As used herein, the term “pulse” means a short burst of electrical current of a significantly greater amplitude than that of a pre-pulse current immediately prior to the pulse. A pulse train consists of at least two pulses of electrical current delivered in relatively short succession with or without open circuit rest between the pulses. An exemplary pulse train may consist of four 10 second pulses with a 15 second rest between each pulse.
 The present invention is directed to the fabrication of electrodes for use in primary and secondary electrochemical cells dischargeable at elevated temperatures, such as occur in down hole well drilling operations and in an autoclave, without diminished discharge performance in comparison to cells of a similar active chemistry discharged at or near ambient temperatures. Additionally, the present cells are dischargeable at ambient temperatures with increased discharge capability in comparison to similar conventional cells. For that purpose, the electrode active material is intimately combined with a binder mixture consisting of a first, halogenated polymeric constituent and a second, polyamic acid to form an electrode active admixture. If desired, a conductive diluent can also be added to the admixture to promote conductivity. Upon heating, the polyamic acid is converted to a polyimide. Preferably, the active mixture is coated to a conductive current collector prior to the conversion heating step.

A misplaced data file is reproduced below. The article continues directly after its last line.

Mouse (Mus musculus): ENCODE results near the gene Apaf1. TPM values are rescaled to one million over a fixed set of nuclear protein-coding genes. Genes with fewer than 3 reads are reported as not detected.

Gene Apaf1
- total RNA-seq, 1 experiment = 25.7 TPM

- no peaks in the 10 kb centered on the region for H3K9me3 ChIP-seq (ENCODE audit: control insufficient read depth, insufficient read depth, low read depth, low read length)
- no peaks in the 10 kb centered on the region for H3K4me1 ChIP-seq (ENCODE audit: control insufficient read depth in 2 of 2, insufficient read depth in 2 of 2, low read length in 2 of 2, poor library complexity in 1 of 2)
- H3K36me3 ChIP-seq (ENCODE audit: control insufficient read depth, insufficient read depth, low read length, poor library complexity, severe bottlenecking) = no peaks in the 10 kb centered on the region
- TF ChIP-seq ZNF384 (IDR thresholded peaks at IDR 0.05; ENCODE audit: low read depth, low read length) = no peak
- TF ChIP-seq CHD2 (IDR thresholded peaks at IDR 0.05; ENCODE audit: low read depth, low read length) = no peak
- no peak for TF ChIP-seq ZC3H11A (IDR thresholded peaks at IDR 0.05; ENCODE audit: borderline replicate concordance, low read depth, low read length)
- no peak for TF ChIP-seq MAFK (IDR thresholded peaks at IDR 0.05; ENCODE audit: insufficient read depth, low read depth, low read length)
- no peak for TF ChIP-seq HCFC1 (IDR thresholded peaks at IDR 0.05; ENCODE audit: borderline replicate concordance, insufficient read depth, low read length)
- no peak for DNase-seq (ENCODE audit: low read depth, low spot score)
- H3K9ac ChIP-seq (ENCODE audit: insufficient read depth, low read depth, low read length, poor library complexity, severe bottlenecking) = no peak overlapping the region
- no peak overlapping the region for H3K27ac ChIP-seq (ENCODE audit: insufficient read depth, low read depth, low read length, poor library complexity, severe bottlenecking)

Halogenated polymeric materials suitable as the first binder constituent are preferably fluorinated resins, for example, polytetrafluoroethylene, modified polytetrafluoroethylene, polyhexafluoropropylene, tetrafluoroethylene-hexafluoropropylene copolymers, tetrafluoroethylene-perfluoroalkyl vinyl ether copolymers, polytrifluoroethylene, ethylene-tetrafluoroethylene copolymers, fluoroethylene-hydrocarbon vinyl ether copolymers, polychlorotrifluoroethylene, ethylene-chlorotrifluoroethylene copolymers, polyvinyl fluoride, polyvinylidene fluoride (PVDF), vinylidene fluoride-hexafluoropropylene copolymers, fluorinated (meth)acrylate resins, 2-fluoroacrylate resins, fluorinated epoxy resins, fluorinated epoxy (meth)acrylate resins, fluorinated polyether resins, fluorinated polyimide resins, fluorinated polyester resins, fluorinated polyamide resins, fluorinated polycarbonate resins, fluorinated polyformal resins, fluorinated polyketone resins, fluorinated polyazomethine resins, fluorinated polyazole resins, and fluorinated polyallyloxysilane resins. The first binder constituent can also be a fluorinated elastomer such as vinylidene fluoride-hexafluoropropylene fluoroelastomer, vinylidene fluoride-tetrafluoroethylene fluoroelastomer, tetrafluoroethylene-perfluoroalkyl vinyl ether fluoroelastomer, vinylidene fluoride-tetrafluoroethylenehexafluoropropylene fluoroelastomer, vinylidene fluoride-tetrafluoroethylene-perfluoroalkyl vinyl ether fluoroelastomer, tetrafluoroethylene-perfluoroalkyl vinyl ether fluoroelastomer, propylene-tetrafluoroethylene fluoroelastomer, fluorosilicone rubber, fluorinated phosphazene rubber, fluorinated thermoplastic rubbers, and flexible fluorocarbon resins. Any one of the fluorinated resins and fluorinated elastomers are suitable as the first, halogenated polymeric constituent when used alone or in mixtures thereof.
 The second binder constituent is a polyimide derived from a polyamic acid precursor. In particular, the product polyimide is insoluble in nonaqueous solvents typically used as activating electrolytes for alkali metal and alkali metal ion-containing cells.